I didn’t think it was a big deal: a couple scratches on my bumper and a barely-visible dent on the rear hatch. Five years ago, I decided I wanted a badass car, so I bought a Jeep that can withstand direct hits from anti-aircraft missiles. Unfortunately, it’s not trail-rated, so the undercarriage is susceptible to damage from rocks, roots, and small fluffy woodland animals.
Naturally, I wanted to make sure that the rear-ender hadn’t turned my axles into twisted heaps of rusting metal. The online accident report form for my insurance company didn’t include a box for “I don’t know a U joint from a drive train, so I just want someone professional to crawl around under my car with a flashlight.”
Instead, the other driver’s insurance company contacted me, and shoved their amazing friendly customer service down my throat. (The jerks!) So my car is in the body shop and I’m driving around in a rented SUV with a home entertainment system, GPS, and free mini-bar. I was surprised the first time I threw it in reverse. There on the dashboard was a panoramic view of every crack in the pavement behind my car. I felt a wave of nausea as I started backing up and saw the world moving behind me.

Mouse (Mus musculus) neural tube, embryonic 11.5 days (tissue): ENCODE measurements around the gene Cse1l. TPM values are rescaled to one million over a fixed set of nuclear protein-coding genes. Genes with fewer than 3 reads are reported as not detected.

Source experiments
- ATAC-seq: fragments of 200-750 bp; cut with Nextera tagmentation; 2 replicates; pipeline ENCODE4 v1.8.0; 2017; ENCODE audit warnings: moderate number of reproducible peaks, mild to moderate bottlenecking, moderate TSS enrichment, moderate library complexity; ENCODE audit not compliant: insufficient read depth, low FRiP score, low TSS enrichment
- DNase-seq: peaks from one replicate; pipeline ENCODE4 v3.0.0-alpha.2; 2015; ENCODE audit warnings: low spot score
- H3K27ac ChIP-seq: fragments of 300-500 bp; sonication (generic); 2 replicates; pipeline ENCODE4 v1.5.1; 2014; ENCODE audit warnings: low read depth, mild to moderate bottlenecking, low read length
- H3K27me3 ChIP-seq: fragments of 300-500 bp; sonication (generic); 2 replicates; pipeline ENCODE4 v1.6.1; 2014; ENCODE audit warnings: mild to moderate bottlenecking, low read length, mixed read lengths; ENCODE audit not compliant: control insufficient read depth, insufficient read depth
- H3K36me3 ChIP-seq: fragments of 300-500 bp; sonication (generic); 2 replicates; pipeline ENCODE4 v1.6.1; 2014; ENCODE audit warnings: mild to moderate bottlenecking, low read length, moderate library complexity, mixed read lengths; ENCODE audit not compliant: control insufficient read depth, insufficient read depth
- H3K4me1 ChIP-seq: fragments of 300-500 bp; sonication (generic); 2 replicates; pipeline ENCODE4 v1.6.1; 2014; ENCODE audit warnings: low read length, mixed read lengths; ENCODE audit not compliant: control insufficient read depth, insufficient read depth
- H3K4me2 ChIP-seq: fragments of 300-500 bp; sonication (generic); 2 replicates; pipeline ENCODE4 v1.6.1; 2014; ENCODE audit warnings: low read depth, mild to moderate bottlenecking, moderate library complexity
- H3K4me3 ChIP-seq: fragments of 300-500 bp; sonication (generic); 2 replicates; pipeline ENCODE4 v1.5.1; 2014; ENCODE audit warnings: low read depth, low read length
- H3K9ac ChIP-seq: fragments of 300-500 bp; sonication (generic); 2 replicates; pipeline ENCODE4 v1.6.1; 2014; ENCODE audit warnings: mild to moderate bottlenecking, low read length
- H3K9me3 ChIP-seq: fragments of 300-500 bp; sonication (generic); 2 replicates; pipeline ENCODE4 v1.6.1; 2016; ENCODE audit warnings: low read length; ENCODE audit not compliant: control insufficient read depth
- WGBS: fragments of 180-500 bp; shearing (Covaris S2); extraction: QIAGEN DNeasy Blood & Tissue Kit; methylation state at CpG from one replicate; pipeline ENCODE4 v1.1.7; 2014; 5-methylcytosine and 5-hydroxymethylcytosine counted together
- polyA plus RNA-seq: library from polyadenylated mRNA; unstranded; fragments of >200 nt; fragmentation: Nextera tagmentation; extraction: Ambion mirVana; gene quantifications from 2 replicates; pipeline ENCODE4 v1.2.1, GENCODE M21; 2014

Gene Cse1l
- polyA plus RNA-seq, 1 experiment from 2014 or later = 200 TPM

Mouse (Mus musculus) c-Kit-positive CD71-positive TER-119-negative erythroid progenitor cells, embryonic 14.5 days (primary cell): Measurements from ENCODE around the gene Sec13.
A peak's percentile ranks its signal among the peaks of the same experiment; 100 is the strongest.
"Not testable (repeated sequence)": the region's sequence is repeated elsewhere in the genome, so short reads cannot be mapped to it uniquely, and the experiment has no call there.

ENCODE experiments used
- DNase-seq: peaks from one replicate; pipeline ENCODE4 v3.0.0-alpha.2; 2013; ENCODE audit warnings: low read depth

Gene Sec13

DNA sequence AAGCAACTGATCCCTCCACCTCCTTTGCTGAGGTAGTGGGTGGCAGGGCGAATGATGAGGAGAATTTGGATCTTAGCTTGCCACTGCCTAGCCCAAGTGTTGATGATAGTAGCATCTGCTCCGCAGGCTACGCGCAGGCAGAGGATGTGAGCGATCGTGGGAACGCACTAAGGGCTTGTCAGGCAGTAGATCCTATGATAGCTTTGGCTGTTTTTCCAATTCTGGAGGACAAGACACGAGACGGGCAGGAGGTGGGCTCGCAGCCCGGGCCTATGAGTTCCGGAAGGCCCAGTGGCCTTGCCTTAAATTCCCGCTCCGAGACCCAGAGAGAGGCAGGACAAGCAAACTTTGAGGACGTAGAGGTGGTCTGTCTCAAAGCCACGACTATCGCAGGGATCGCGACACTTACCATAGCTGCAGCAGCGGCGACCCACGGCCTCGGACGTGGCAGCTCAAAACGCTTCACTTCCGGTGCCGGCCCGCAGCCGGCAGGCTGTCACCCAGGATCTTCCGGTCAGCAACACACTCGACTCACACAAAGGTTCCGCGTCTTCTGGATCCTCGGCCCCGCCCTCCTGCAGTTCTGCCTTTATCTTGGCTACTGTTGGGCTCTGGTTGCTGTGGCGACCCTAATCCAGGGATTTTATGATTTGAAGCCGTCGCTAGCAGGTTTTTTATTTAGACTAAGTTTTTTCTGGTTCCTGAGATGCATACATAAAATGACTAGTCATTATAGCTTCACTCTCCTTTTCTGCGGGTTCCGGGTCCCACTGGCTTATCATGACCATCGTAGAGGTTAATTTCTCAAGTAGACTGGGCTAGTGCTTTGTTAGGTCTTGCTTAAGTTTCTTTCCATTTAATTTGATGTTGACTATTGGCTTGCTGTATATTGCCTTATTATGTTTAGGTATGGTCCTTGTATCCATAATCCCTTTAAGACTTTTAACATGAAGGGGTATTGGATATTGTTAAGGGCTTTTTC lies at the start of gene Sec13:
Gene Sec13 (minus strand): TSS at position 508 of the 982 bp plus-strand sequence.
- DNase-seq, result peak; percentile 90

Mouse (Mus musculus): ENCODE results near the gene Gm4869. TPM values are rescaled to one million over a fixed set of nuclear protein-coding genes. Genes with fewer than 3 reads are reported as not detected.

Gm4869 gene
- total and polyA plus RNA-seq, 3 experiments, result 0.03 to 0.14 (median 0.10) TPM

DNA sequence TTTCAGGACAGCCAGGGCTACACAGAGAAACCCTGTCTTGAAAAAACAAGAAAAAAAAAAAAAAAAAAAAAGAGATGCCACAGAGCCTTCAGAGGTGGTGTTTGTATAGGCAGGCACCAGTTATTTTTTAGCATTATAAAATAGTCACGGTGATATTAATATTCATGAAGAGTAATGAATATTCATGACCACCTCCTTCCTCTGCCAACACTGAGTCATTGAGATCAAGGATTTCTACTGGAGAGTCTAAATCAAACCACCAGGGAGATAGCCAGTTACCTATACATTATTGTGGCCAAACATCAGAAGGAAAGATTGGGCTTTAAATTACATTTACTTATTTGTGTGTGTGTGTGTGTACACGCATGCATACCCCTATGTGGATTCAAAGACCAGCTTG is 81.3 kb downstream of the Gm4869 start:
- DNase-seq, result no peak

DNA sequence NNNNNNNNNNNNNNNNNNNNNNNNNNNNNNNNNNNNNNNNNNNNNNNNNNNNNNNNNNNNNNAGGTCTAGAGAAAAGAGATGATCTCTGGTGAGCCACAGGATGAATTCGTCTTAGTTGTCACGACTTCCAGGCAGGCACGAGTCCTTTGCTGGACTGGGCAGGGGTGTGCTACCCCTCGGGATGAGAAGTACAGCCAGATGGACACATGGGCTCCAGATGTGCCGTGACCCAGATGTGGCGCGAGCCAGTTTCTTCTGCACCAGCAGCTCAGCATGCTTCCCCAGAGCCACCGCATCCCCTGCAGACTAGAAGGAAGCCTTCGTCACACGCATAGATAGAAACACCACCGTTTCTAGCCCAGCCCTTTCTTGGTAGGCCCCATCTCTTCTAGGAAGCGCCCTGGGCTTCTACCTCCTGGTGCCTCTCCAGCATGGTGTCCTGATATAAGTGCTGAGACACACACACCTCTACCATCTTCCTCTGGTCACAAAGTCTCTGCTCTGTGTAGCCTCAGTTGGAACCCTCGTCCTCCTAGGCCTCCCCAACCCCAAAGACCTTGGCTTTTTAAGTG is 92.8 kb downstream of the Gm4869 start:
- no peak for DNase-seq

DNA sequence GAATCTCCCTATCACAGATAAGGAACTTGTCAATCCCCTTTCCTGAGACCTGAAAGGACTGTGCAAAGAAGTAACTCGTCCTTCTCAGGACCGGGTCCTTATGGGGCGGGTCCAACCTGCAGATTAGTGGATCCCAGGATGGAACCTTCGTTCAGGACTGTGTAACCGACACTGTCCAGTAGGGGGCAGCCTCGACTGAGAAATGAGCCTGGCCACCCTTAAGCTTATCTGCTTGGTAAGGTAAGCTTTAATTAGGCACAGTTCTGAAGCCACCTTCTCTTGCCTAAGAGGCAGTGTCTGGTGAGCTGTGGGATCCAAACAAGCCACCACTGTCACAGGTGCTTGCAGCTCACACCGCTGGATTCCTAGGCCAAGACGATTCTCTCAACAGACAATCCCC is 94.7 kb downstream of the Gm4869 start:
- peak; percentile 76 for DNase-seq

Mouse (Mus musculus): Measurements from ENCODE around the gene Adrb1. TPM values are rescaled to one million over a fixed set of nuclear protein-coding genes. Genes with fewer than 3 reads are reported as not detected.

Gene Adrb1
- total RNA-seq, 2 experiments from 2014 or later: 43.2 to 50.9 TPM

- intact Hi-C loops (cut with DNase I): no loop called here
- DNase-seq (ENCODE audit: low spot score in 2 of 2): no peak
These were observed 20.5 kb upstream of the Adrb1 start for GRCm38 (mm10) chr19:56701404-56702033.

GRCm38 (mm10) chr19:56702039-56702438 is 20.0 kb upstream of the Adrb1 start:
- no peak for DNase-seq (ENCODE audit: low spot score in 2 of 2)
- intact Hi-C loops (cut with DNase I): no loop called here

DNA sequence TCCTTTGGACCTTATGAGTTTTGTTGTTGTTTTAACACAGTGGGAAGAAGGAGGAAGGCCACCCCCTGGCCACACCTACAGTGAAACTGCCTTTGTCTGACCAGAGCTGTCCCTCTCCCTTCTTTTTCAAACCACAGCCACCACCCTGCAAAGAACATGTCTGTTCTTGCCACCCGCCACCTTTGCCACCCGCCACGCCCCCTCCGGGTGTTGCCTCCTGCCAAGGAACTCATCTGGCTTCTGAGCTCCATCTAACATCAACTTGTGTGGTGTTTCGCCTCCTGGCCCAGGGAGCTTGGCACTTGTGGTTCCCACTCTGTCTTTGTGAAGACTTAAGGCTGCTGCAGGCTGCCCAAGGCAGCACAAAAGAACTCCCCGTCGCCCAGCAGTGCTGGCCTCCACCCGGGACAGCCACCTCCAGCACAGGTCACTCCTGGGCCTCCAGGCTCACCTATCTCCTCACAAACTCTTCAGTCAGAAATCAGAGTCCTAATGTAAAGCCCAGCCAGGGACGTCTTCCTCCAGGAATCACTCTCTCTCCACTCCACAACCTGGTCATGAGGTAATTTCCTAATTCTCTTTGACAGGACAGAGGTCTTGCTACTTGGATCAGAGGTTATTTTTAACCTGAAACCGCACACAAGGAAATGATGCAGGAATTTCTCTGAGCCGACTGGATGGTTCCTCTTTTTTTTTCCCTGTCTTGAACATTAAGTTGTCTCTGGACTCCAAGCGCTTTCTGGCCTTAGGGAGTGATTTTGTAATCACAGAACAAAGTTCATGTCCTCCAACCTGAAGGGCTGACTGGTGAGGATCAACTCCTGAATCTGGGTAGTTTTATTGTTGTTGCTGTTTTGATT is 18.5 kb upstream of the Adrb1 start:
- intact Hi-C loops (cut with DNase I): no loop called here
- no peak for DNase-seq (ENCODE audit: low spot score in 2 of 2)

How lazy do we have to be that we can no longer turn our heads? Where’s the sense of adventure if we don’t have multiple giant blind spots when we’re backing up? Don’t you hate it when people keep asking rhetorical questions?
Maybe I should be having fun with it, but I don’t want to count the seemingly infinite number of cup holders. I don’t feel like crank-calling Onstar to ask if they have Prince Albert in a can. And mostly, I don’t want my friends to see me driving something that looks like I should be taking my kids to Lacrosse practice. People have been shunned from the neighborhood barbecue and paintball tournament for less.
It will be nice to have my car looking pristine and new, but a couple scratches and the odd dent are badges of honor. After all, the car that rear-ended me was at least eight inches shorter after the accident, the radiator was at a 45 degree angle, and the hood looked like an accordion. Pit my car against any sedan, and my badass Jeep is going to come out the winner, as long as there are no fluffy woodland animals around.